The BMW i3 of the early 1990s had a more than decent range of 124 miles*.

Name: BMW E1

Debuted: 1991

Specs: Fully electric, 124 miles (200 kilometers) range, 75 mph (120 kph) top speed, aluminum and plastic body, four seats.  (A note on range, this 124 miles wasn't the EPA/real world rating of today - which likely would translate to about 80 miles/130 km).

Why We Remember It Now:

As the BMW i3 gets an update for 2018 model year, and has also spawned the i3s (details), we figured it would be a good opportunity to look back at its ancestor.

BMW dipped its toes into EV development way back in 1972 when the company introduced the 1602 Elektro-Antrieb (Electric-Drive) at the Olympic Games in Munich, Germany.

Almost two decades later, the research team at subsidiary BMW Technik GmbH introduced a small electric vehicle tailored mostly to city use. Think of it as the i3 of the 1990s, but without the futuristic exterior and avant-garde interior (but maybe with the same tires?).

Like today’s i3, the BMW E1 was small on the outside and fairly large on the inside by being able to accommodate up to four people and some luggage. In order to offset the weight of the batteries, the engineers decided to develop a lightweight body making use of extrusion-pressed aluminum profiles while the outer skin was a combination between plastic and aluminum.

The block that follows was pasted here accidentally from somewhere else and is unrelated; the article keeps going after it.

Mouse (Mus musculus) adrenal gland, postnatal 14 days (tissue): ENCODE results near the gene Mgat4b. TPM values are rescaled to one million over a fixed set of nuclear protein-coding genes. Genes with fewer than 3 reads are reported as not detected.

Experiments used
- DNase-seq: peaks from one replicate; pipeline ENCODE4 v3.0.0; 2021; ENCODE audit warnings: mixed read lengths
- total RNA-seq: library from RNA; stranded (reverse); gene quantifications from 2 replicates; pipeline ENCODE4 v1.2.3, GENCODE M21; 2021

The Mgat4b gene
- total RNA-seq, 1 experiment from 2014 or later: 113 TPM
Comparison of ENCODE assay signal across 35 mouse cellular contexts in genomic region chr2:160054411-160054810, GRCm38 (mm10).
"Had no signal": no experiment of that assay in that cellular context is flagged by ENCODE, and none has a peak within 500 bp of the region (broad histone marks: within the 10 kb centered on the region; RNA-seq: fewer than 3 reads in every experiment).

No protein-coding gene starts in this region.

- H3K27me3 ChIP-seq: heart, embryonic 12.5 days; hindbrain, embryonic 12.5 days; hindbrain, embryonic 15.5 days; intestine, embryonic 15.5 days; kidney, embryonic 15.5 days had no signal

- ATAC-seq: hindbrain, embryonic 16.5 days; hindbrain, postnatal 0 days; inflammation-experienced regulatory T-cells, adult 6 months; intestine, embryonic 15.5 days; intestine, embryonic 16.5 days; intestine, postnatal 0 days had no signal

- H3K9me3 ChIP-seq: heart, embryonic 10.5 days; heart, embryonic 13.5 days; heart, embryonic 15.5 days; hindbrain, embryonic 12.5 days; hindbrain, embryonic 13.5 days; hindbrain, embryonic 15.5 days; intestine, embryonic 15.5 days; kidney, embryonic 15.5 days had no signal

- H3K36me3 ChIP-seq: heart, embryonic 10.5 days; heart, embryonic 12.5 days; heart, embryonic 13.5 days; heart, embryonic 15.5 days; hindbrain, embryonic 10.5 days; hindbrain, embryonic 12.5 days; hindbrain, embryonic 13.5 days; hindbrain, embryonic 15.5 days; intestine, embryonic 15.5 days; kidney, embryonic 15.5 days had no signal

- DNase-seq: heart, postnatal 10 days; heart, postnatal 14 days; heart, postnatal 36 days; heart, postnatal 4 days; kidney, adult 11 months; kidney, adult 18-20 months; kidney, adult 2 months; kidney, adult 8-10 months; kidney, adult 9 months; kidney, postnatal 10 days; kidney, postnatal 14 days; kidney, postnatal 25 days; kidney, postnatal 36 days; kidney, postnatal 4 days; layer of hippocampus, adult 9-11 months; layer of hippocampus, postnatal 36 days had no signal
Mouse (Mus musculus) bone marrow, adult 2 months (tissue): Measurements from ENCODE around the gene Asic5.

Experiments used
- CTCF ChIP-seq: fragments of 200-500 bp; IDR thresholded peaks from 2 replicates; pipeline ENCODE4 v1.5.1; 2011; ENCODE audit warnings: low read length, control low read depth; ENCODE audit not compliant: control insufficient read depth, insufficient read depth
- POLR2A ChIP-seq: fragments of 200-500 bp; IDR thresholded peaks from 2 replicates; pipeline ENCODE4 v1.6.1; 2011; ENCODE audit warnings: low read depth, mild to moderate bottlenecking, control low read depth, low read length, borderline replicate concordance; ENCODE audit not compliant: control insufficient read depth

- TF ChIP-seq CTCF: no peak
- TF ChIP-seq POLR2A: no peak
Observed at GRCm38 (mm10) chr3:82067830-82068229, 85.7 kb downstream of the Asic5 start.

A fully functional concept (see driving footage above), the 1991 BMW E1 featured an unspecified battery pack that had enough juice to get you just about wherever you needed to go around town or short trips to the country (up to 200 km/124 miles in the most optimistic of situations). Not too shabby for an EV built a quarter of a century ago, right? The charging port necessary to “refill” the batteries was neatly integrated behind one of the kidney grilles.

It wasn’t painfully slow either, as the E1 had enough electric punch to reach a top speed of 75 mph (120 kph), which would have been more than enough for city use, even by today’s standards. It’s not like the current i3 is exactly a top speed burner, given its top speed is electronically capped at just 93 mph (150 kph).

The E1 wasn’t developed by BMW with production in mind as it was created purely to showcase the company’s progress regarding electric vehicles. Like many projects from BMW Technik, it had a substantially different exterior design than the road-going models of those days. The interior cabin was quite simple, but roomy for a pint-sized commuter tailored primarily to tackle the urban jungle.